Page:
A Sad Perspective on Human Sexuality

by Tibor Machan

Date: Sun, 20 Aug 1995 08:28:12 -0500 (CDT)

From: Tibor R Machan machatr@mail.auburn.edu

To: Multiple recipients of list AYN-RAND AYN-RAND@IUBVM.UCS.INDIANA.EDU

Subject: From FULL CONTEXT

The attached, published recently in FULL CONTEXT, may be of some interest.

George F. Kennan was one of this nation's most interesting and controversial diplomats, the architect of the doctrine of Soviet containment, one he later argued against in favor of detente. As will happen with prominent people in their old age, Kennan has written something of an autobiography, perhaps more of a series of accounts and reflections about his life.

What is interesting about Kennan is that he is one of the few American diplomats who exhibits the flavor of the old American aristocracy. His style of life is reminiscent of what passes for the upper class English stereotype:

manners is nearly all! Good form, proper demeanor, civility and politeness are uppermost in the minds of those who adhere to this kind of life.

The sadness of it comes through most poignantly in how Kennan views human sexuality. His reflection on this score bears lengthy quotation:

There is no getting around it: we have to do here with a compulsion we share with the lowest and least attractive of the mammalian and reptile species. It invites most handsomely, and very often deserves, the ridicule, the furtive curiosity, and the commercial exploitation it receives. To highly sensitive people, it can become a never-ending source of embarrassment and humiliation, of pain to its immediate victims and to others, of misunderstandings, shame, and remorse all around. Not for nothing do the resulting tragedies dominate so much of realistic as well as of romantic literature. Not for nothing has this urge earned the prominent place it takes in the religious rites of confession and prayers for forgiveness.

There is, in short, no escaping it: the sexual urge, the crude expression of nature's demand for the proliferation of the species, enriching, confusing, and tragedizing the human predicament as it does at every turn, must be regarded as a signal imperfection in man's equipment to lead life in the civilized context. It cannot be expected to be otherwise at any time in the foreseeable future. (George F.

Kennan, Man, The Cracked Vessel [New York: W. W. Norton, 1993], pp. 19-20.)

If there is anything the modern era may have begun to achieve is the gradual abandonment of Kennan's view of human sexuality. This "Yes, but" attitude toward sex is perhaps the very source of our confusion and dismay about romance and sex.

For centuries human beings have, on the whole, accepted that they are caught between two parts of their nature, one that places them here on earth with the rest of the living world, the other which places them beyond nature, in some realm that stands above nature and shows nature's imperfections and short comings. Often it has been religion that has popularized this vision, although it has been the substance of many secular philosophies as well - for example, the philosophy that Plato attributes to Socrates, perhaps the greatest teacher of Western civilization.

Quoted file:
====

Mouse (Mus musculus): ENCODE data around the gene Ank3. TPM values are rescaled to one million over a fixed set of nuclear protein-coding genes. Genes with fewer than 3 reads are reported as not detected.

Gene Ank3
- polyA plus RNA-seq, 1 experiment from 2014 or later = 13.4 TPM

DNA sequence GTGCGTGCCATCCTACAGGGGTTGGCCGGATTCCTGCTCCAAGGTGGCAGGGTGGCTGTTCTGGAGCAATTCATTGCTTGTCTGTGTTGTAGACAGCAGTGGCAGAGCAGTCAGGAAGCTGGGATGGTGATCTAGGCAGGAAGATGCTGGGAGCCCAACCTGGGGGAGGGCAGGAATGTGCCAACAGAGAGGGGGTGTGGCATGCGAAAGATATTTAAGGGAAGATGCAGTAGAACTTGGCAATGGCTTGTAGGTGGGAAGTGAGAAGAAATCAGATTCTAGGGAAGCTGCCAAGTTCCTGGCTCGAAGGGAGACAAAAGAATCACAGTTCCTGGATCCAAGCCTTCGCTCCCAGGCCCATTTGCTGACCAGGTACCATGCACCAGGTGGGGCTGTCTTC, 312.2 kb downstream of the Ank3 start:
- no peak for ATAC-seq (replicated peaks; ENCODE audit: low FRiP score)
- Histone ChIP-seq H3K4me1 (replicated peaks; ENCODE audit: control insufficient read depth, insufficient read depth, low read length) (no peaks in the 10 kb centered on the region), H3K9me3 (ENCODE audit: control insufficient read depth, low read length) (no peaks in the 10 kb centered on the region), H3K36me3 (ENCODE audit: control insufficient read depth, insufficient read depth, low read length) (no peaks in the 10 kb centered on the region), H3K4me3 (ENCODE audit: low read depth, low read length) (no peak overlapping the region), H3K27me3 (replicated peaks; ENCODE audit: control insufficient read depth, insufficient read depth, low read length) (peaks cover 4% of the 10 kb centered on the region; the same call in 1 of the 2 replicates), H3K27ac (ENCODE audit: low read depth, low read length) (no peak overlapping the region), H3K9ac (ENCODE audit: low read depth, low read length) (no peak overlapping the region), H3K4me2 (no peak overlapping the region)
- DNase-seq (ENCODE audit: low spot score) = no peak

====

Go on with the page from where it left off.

But whatever the source, this view has wrought havoc in our lives. Instead of seeing ourselves, including our sexual nature, as a normal, rational, sensible feature of reality, this view inclines us to view ourselves as fundamentally divided. It leaves us agonizing about how to reconcile what, by its own substance, cannot be reconciled. In consequences, this view promotes cynicism, the abandonment of the effort to come to grips with our lives and solve our predicaments. If we are torn and if the division in our nature is indeed hopelessly irreconcilable, why bother to seek solutions? Why seek for the mean between extremes?

It was Aristotle, another great philosopher from ancient Greece, who began putting a solution on record, only his theories were lost to the West until the 12th century. When Aristotle's more naturalistic philosophy was recovered, with the help of St. Thomas Aquinas, it did serve to liberate science from the grips of fear and disdain.

But it was not completely victorious. Rather the naturalist view, whereby human beings are the crown of nature, not apart from it, became fused with the earlier Platonic outlook that left us with a divided world and a divided self.

What has this done for human sexuality? Put us into a frame of mind that left some seeking to give it up altogether, against their nature, while leading others to debase themselves and abandon themselves to thoughtless, pointless, mad sexuality. The middle way was thought to be impossible. A sensible, rational yet still celebratory view of human sexuality was left out of reach.

Human beings have been blinded, to some extent, by the sheer awesomeness of their kind of life: to be a thinking and self-aware is indeed nearly out of this world. It is almost forgivable that for centuries human beings didn't quite have any notion where to place themselves and entertained the thought that they perhaps belonged apart from nature, at least in large measure.

But to have given this view the standing of our official philosophy, such that even in 1993 a major figure in our society can unabashedly subscribe to it, is tragic. It perpetuates the misunderstanding, the agony - it gives little hope to our children who may by this time in humanity's history expect a bit better on this score than we have been giving to them up to now.

Tibor R. Machan teaches philosophy at Auburn University, Alabama. His latest book is PRIVATE RIGHTS AND PUBLIC ILLUSIONS (Transaction Books, 1995).



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